FIG. 3 is a rear elevation view of the view of FIG. 1;
FIG. 4 is a right side elevation view of the view of FIG. 1;
FIG. 5 is a left side elevation view of the view of FIG. 1;
FIG. 6 is a slightly enlarged view taken along line 6--6 in FIG. 2;
FIGS. 7 and 8 are enlarged views of portions of the pipe racks shown in FIGS. 2 and 6;
FIG. 9 is an enlarged plan view of the front supporting leg of the embodiment of the invention shown in FIGS. 1-5;
FIG. 10 is a front elevation view of the view of FIG. 9 with a side panel removed;
FIG. 11 is a plan view of the rear supporting leg in the first and second embodiments of the invention;
FIG. 12 is a front elevation view of the top portion of the rear supporting leg of FIG. 11;
FIG. 13 is a front elevation view of the bottom portion of the rear supporting leg of FIG. 11;
FIG. 14 is an enlarged view taken along line 14--14 in FIG. 2 with the loading arm in a lowered position and with the stored and raised positions of the loading arm shown in dot-dash lines;
FIG. 15 is a plan view of the view of FIG. 14;
FIG. 16 is an enlarged portion of the view of FIG. 2 showing the pipe carrier and an exploded view of the plunger;
FIG. 17 is a view taken along line 17--17 in FIG. 16;
FIG. 18 is an enlarged view taken along line 18--18 in FIG. 16;
FIG. 19 is an enlarged view taken along line 19--19 in FIG. 16;
FIG. 20 is an enlarged view taken along line 20--20 in FIG. 2;
FIG. 21 is a portion of a view taken along line 21--21 in FIG. 20;
FIG. 22 is a partially schematic view of the first embodiment of the invention showing in dot-dash lines the various positions through which the trough passes when it is raised or lowered;
FIG. 23 is a front elevation view of the base of the second embodiment of the invention;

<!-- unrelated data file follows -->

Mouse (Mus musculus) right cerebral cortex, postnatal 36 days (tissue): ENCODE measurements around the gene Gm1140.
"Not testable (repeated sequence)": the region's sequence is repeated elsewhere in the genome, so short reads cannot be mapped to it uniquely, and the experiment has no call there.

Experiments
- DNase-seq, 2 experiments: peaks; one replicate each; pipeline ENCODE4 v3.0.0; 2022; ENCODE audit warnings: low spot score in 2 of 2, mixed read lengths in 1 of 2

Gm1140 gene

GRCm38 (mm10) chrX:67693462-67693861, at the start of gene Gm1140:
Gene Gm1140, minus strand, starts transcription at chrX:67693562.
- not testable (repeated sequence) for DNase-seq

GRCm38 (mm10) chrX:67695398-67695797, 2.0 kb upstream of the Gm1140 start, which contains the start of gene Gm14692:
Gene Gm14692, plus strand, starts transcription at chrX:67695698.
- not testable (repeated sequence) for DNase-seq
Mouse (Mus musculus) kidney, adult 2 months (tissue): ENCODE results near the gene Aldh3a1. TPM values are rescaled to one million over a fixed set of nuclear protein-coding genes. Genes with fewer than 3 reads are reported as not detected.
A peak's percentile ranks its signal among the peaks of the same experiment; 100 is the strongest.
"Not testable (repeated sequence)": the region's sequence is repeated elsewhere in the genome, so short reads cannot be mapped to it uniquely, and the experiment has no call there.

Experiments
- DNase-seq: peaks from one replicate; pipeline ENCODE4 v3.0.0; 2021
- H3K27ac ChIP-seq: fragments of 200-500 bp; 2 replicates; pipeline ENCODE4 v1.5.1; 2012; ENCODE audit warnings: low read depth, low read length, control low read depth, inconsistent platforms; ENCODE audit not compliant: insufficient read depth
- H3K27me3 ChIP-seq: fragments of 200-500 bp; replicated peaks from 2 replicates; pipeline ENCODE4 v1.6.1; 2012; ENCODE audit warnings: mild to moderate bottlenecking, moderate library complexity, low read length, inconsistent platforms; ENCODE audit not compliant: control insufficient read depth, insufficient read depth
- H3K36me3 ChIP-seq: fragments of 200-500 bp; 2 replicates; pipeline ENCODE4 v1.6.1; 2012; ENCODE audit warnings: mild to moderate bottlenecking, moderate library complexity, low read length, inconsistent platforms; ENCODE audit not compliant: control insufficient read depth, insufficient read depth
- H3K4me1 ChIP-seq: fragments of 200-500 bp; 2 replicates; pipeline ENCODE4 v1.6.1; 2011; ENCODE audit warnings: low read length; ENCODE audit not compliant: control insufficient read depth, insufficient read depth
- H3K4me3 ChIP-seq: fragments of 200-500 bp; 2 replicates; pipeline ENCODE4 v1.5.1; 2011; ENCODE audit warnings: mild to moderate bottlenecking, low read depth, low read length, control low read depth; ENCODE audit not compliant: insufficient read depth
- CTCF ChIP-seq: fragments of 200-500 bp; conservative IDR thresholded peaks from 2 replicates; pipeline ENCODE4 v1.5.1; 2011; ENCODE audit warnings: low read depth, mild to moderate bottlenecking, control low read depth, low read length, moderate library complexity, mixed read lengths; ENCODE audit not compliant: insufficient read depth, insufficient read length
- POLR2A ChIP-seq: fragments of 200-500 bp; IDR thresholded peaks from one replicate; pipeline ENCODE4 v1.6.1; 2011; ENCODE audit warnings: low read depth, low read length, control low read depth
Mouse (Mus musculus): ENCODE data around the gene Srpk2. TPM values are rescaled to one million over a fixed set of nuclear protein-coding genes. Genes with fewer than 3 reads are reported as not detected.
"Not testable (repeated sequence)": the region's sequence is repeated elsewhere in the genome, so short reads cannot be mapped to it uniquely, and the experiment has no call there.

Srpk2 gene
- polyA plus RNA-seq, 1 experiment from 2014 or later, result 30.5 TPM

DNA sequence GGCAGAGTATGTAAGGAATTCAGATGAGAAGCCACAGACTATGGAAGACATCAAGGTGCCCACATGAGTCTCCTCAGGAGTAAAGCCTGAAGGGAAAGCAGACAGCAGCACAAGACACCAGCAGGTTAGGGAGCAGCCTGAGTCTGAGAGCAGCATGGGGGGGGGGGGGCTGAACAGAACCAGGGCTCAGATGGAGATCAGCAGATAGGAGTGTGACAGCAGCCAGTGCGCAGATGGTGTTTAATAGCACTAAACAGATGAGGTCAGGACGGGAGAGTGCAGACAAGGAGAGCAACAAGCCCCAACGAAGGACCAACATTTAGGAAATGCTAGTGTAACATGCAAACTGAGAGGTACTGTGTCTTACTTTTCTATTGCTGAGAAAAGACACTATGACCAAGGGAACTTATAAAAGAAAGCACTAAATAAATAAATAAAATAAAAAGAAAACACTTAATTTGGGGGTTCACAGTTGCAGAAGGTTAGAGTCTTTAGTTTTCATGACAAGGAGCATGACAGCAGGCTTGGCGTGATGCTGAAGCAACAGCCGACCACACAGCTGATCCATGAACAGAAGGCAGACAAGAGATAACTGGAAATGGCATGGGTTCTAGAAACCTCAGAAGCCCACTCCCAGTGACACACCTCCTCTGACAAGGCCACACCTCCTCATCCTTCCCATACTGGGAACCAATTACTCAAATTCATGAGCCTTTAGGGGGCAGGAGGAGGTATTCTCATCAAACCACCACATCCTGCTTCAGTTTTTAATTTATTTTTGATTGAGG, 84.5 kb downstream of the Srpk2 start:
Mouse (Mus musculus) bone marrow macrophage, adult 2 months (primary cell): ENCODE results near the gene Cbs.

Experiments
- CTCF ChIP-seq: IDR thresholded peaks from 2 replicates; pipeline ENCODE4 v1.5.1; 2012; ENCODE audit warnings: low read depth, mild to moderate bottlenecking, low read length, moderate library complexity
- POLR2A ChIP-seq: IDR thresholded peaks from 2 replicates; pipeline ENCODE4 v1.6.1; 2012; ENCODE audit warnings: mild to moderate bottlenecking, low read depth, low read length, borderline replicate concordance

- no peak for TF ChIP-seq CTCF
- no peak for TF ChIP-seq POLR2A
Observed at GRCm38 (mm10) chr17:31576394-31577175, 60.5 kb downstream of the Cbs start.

FIG. 24 is a plan view of the view of FIG. 23;
FIG. 25 is a rear elevation view of the view of FIG. 23;
FIG. 26 is a right side elevation view of the view of FIG. 23;
FIG. 27 is a left side elevation view of the view of FIG. 23;
FIG. 28 is an enlarged plan view of the front supporting leg of the second embodiment of the invention;
FIG. 29 is a view taken along line 29--29 in FIG. 28; and
FIG. 30 is a partially schematic view of the second embodiment of the invention showing in dot-dash lines the various positions through which the trough passes when it is raised or lowered.
Turning now to the drawings and particularly to FIGS. 1-5, indicated generally at 10 is a machine including a preferred embodiment of the invention. Included therein is a base 12 and a trough 14 received within and supported by the base. Pipe racks 16, 18, 20, 22 are mounted on either side of the base and extend laterally therefrom.
As will later become more fully apparent, pipe loading arms 24, 26, 28, 30 lift a pipe supported by the pipe racks from the racks into trough 14. A front support leg 32 and a rear support means or leg 34 are each pivotally connected at one end to the trough and at the other end to base 12. Hydraulic rams 35, 36, when extended, lift the trough on its legs from the base into the air as can best be seen in FIG. 22. A pipe carrier 41 is used for sliding pipe along the length of the trough to enable unloading the pipe when the trough is in its upper position. A stop bar 43 serves to limit rearward travel of the pipe carrier and, as will later become more apparent, to eject pipe from the pipe carrier.
In the instance when pipe is loaded into the trough at its upper position for transport to a lower position, unloading arms 38, 40, 42, 44 are provided for ejecting the pipe from the trough onto the pipe rack when the trough is lowered onto the base as shown in FIGS. 1 and 2.